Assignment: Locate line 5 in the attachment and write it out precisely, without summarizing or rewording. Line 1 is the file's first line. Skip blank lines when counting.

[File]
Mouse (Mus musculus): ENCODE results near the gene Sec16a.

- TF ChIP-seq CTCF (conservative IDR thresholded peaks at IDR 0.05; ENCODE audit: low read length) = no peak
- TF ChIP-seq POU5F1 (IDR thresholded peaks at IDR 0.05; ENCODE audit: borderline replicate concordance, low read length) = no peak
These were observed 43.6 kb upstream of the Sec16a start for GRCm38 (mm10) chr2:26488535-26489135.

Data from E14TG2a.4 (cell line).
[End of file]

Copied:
Data from E14TG2a.4 (cell line).